While bringing the age (and wage) profile of the team right down, Arsenal haven’t repeated the error of ‘project youth’ circa 2005. They have recruited young but not quite as young as Arsenal did back then. Most of the players that have come in as starters have been aged between 22 and 25.

However, you also need to keep one or two of your bigger characters, your leaders, around. You cannot extinguish them all. George Graham might have been blessed with a young, natural leader like Tony Adams but he kept guys like Paul Davis around. He also brought in Kevin Richardson and Brian Marwood during that initial period.

There may have been a kernel of truth, though bitterly expressed, in Aubameyang’s accidental on the record musing that “he (Arteta) needs some young players, they don’t say anything, they listen.” However, it ignores the role of Granit Xhaka as the ‘dad’ of the team.

I think Xhaka has benefitted from having his leadership role clarified as the age profile of the team has been amended around him. Gabriel Jesus was immediately appointed to the captaincy group upon arrival and that’s because, if you’ll forgive the coarse language, he is one serious motherfucker. He has been since he was a teenager.

When Jesus left Manchester City this summer, Pep Guardiola purred about his character. “Even if you play him for five minutes, he gives you the best five minutes of his whole life.” Jesus was introduced from the bench in a low key home game against Bodo Glimt recently, just as Arsenal started to slip into second gear.

He re-ignited the game, producing a magical assist for Fabio Vieira. “Look at what he has won and how he plays tonight, follow him,” was Arteta’s simple message to his players post-match. Make no mistake, that was a message for his players.

In recent weeks, Gabriel Magalhaes has come under a little (not a lot) scrutiny for his performances and a perception that he is too error prone. I think this rather ignores the fact that every team, not least every defence, needs a knife in the teeth player.

Every Adams needs a Keown, every Per a Kos, every Ferdinand a Vidic. Arsenal have enjoyed a lot of “sunshine” performances this season, where everything has clicked and the team takes on the appearance of a purring engine.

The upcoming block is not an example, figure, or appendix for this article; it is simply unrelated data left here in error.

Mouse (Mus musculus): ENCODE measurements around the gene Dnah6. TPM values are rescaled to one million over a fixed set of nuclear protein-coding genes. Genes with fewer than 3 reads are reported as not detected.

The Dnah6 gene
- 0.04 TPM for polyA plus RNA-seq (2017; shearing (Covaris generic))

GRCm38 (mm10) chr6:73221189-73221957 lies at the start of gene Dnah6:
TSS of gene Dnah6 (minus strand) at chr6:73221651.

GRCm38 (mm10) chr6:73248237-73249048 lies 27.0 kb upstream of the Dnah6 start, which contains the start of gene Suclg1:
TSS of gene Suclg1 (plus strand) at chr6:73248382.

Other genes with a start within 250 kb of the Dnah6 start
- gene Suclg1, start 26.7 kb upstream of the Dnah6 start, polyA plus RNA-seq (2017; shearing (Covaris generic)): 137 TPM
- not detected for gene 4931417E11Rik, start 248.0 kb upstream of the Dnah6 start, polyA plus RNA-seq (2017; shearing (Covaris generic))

William Saliba is a veritable Rolls Royce at centre-half. He is so beautifully in control of his own movements, his own monstrous stride that he wouldn’t look out of place in Swan Lake. However, on some days the engine splutters and that’s when you need a mechanic.

At Leeds, Arsenal were absolutely not in control of the game, they were under fire. This was a Gabriel game. To quote my fellow Arsenal Vision podsman Clive, you need those players who can handle it if the game spills into the car park.

Keown was in this mould and so was Koscielny. Those players will always skirt close to the line. Keown had a lot more red cards than Tony Adams in his career, Koscielny had more own goals and penalties conceded than Per Mertesacker but the team would have suffered without them.

In the early days of project youth, when Arsenal were turning out Philippe Senderos alongside Kolo Toure in defence, fine players both, there were too many days when the likes of James Beattie, Kevin Davies and Didier Drogba took their lunch money.

It’s not just his left-footedness that means Gabriel is an automatic pick alongside Saliba and / or Ben White. Aaron Ramsdale too is what I would call a “knife in the teeth” player. Last season he talked about how he likes to engage with the opposing fans behind his goal because it gives him the extra motivation to keep the ball out of the net.

He also relished the battle at Elland Road, taking a ball in the bread basket at one point before leaping to his feet and asking for more. Arsenal were fortunate to win at Leeds, there is no two ways about it but it is also a sign that the character profile of this Arsenal team is coming together.

The challenge for any manager is maintaining that. George Graham could not do it because he couldn’t loosen the line. Arsene Wenger managed it for a little longer but, ultimately, he allowed the line to sag to the floor. Arteta’s challenge will be boosting and maintaining the current chemistry.

The contract situations of Bukayo Saka, William Saliba and Gabriel Martinelli will represent an immediate challenge. If Arsenal convince all of them to sign, the carefully constructed wage profile of the squad will alter. The terms, as well as the process of ageing and experience, will tip some of those players from young pups to well-groomed attack dogs.

Liverpool very quickly moved from a team with the perfect blend of age profiles to a team that was getting old together. Both the beauty and the volatility of football is that, in the words of Ian McCulloch, nothing ever lasts forever. A lot of fine tuning has happened to get Arsenal to a stage where they have a harmonious orchestra but the tuning process is a constant one.